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Slideshow: Dirty Jobs That Can Lead to Seasonal Allergy Misery

Working Outdoors and Pollen

All outdoor workers are exposed to pollen. But it may be especially hard on people who work directly with and around trees and grasses. Mowing, trimming, or blowing grasses and leaves only make allergies worse. Wear a mask, gloves, hat, and long-sleeved shirt when working. Shower and change clothes as soon as possible after work to limit contact with allergens.

Weather, Working, and Allergies

Landscapers and groundskeepers should try working in the late afternoon, when the pollen concentration is lower. If you must work early in the day, wear a mask. Pollen is less agitated when it’s cool or cloudy. Check the daily pollen count to determine the level of airborne allergens and whether you should take extra precautions.

Salon and Spa Workers

Allergy sufferers working in salons or spas, take note. While not an allergen, fumes from chemicals in nail and beauty products can irritate sensitive nasal membranes. Keep your work space ventilated. Instead of chemical-based aerosol hair sprays, use water-based pump sprays. Use pre-mixed hair colorants rather than mixing easily inhaled powder dyes with water.

Housekeeping and Cleaning Staff

Housekeepers and custodial staff come into contact with pollen, dust, and mold in air conditioners, upholstery, rugs, and bathrooms. Before cleaning, make sure the room is well-ventilated. Wear a mask while working. Use a damp or treated cloth to clean furniture. A vacuum with a HEPA filter or double-filtered bags will minimize the spread of irritants.

Working With Garden Items

Mulch and wood chips can carry pollen and mold spores. To protect themselves from allergens while handling mulch and other garden items, nursery workers should wear a mask, gloves, and long-sleeved shirt. Florists with allergies should also wear a mask and gloves, especially while working with open blooms.

When Your Clients Have Four Legs

Veterinarians and animal groomers come into constant contact with furry animal coats, which trap pollen, dust, and dander. A HEPA filter in your vacuum cleaner and in the central heating and air conditioning system of your office may help remove airborne allergens. But there are far more allergens lurking on surfaces like counters, rugs, and tabletops. Floors should be uncarpeted and cleaned thoroughly each day.

At the Office

Office workers aren’t immune to irritants. Computers, copiers, and other office equipment attract dust. They must be regularly cleaned and maintained. Use a can of compressed air to clean computer keyboards and vents. Pollen tracked in from outdoors clings to even low-nap carpet. Vacuum daily with a good-quality HEPA filter vacuum cleaner.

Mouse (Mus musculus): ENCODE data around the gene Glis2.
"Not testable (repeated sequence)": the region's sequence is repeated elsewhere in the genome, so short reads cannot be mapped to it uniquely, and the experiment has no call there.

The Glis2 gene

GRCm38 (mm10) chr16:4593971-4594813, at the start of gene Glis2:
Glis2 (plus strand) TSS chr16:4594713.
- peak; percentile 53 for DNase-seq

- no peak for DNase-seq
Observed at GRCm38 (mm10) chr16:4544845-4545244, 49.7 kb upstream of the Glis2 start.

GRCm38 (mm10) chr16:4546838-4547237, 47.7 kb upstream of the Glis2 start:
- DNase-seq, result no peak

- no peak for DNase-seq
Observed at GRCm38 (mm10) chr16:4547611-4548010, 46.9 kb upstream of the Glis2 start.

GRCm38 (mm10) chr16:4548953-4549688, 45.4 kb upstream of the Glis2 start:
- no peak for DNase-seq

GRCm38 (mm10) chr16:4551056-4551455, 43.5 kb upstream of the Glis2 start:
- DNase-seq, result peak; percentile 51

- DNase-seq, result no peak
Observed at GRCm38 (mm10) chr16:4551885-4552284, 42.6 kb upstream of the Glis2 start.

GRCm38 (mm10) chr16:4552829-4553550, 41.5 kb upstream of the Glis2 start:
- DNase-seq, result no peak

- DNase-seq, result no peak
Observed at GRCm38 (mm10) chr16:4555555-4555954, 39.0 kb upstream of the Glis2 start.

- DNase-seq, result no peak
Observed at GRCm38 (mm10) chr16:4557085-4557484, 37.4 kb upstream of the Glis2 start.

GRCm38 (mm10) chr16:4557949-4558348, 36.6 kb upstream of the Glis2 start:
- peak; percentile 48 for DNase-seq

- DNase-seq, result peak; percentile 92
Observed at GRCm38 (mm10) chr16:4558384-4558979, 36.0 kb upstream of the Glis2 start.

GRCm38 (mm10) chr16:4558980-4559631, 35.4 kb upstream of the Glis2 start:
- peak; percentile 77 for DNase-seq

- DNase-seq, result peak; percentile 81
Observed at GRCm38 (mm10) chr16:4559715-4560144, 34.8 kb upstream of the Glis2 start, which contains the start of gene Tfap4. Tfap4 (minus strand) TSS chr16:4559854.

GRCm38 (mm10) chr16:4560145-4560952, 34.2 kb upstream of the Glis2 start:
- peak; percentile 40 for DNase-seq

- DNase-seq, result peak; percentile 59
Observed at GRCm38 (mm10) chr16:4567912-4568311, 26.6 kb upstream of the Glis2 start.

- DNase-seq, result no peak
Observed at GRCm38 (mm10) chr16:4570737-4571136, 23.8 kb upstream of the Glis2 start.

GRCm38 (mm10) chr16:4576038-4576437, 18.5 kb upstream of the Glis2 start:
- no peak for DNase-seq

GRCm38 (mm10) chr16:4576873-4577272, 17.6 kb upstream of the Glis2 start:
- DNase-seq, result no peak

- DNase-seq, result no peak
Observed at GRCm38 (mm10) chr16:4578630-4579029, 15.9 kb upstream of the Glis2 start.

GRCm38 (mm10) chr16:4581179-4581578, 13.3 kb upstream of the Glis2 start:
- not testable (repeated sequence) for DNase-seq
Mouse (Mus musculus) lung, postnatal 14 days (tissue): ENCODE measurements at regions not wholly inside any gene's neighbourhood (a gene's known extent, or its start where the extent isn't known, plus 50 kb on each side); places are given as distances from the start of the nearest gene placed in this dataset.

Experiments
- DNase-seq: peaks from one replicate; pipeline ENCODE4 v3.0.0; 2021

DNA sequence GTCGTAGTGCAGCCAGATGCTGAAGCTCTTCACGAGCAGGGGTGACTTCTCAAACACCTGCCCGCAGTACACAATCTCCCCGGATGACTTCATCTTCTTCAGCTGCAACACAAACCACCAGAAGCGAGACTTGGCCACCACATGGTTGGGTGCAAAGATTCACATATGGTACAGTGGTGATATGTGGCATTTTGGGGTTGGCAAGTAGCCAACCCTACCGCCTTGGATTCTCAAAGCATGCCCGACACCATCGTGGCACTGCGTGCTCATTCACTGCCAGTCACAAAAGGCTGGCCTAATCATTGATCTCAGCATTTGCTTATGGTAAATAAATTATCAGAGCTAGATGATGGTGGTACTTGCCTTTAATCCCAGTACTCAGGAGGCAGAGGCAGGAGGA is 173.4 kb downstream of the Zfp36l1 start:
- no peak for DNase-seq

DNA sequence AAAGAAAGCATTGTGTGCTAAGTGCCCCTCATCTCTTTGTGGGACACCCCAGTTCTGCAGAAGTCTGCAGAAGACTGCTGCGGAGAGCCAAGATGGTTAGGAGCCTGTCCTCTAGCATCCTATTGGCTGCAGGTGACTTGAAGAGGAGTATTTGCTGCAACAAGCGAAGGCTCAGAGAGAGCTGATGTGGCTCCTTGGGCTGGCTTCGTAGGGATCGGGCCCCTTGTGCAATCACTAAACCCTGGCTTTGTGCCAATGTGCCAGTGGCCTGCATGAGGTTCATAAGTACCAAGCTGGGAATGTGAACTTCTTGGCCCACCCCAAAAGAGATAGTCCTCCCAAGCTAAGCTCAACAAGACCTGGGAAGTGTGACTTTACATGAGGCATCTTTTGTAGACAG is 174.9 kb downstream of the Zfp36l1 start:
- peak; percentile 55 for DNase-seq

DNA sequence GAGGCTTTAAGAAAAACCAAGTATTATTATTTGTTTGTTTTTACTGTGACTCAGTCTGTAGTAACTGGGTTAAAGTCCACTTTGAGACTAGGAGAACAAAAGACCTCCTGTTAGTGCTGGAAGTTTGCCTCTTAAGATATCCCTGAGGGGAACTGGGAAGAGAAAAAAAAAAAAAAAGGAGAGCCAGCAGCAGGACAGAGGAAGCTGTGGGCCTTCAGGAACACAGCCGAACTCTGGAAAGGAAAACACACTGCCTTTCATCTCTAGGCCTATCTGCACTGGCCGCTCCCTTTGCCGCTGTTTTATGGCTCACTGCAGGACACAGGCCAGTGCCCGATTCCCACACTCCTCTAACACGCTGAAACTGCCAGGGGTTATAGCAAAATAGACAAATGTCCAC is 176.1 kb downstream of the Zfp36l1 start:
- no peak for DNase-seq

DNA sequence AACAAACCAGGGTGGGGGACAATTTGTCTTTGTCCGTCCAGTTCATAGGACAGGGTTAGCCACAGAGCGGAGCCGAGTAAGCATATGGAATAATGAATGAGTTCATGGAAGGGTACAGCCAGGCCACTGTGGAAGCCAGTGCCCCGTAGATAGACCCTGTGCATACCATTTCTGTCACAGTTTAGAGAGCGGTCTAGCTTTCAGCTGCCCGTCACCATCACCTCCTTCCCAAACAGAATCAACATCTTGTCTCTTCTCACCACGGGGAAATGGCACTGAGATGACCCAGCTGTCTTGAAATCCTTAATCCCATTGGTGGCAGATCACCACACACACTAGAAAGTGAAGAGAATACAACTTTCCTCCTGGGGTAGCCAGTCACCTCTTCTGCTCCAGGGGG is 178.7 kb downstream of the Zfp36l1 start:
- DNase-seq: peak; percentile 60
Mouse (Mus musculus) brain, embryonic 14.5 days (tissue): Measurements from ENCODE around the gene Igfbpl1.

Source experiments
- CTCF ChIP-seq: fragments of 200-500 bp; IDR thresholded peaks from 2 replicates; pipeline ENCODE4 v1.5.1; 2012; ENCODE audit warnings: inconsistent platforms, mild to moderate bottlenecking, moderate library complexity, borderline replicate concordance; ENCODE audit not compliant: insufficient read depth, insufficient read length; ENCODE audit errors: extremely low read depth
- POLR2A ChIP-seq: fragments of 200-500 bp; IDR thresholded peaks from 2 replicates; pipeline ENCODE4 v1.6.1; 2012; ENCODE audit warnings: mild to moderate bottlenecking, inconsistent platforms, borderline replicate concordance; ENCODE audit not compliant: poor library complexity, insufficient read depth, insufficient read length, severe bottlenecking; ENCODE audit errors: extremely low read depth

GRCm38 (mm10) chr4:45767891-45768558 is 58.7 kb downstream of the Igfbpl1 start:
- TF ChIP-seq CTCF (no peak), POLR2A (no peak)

Allergy Risks in Older Buildings

Older buildings may contain more dust and mold than modern ones. Proper ventilation is critical. Air cleaners with HEPA filters should be added to the heating and air conditioning system. If your building is being renovated, limit employee exposure to stirred-up irritants. Erect a barrier of plastic sheeting between employees and the renovation work space.

Driving a Service Vehicle

Delivery people, letter carriers, and bus and cab drivers work in their vehicles and can be affected by outdoor allergens. Start the air conditioner or heater as soon as you get in the vehicle. Travel with the windows closed to avoid breathing pollen and other irritants. Keep the vehicle interior as clean as possible. Wipe it down and vacuum it frequently.

Waiters and Hospitality Staff

Secondhand cigarette smoke can trigger allergies. Even with sophisticated air filters, it is nearly impossible for bars, casinos, and other places where smoking is allowed to clear the air of irritants that can aggravate rhinitis. If you must work in this type of environment, make sure the rooms are ventilated and take regular breaks in fresh air.

Relief for Allergies On the Go

Reviewed by Melinda Ratini, DO, MS on April 15, 2014

Sources: Sources

This tool does not provide medical advice. See additional information: Disclaimer

© 2014 WebMD, LLC. All rights reserved.

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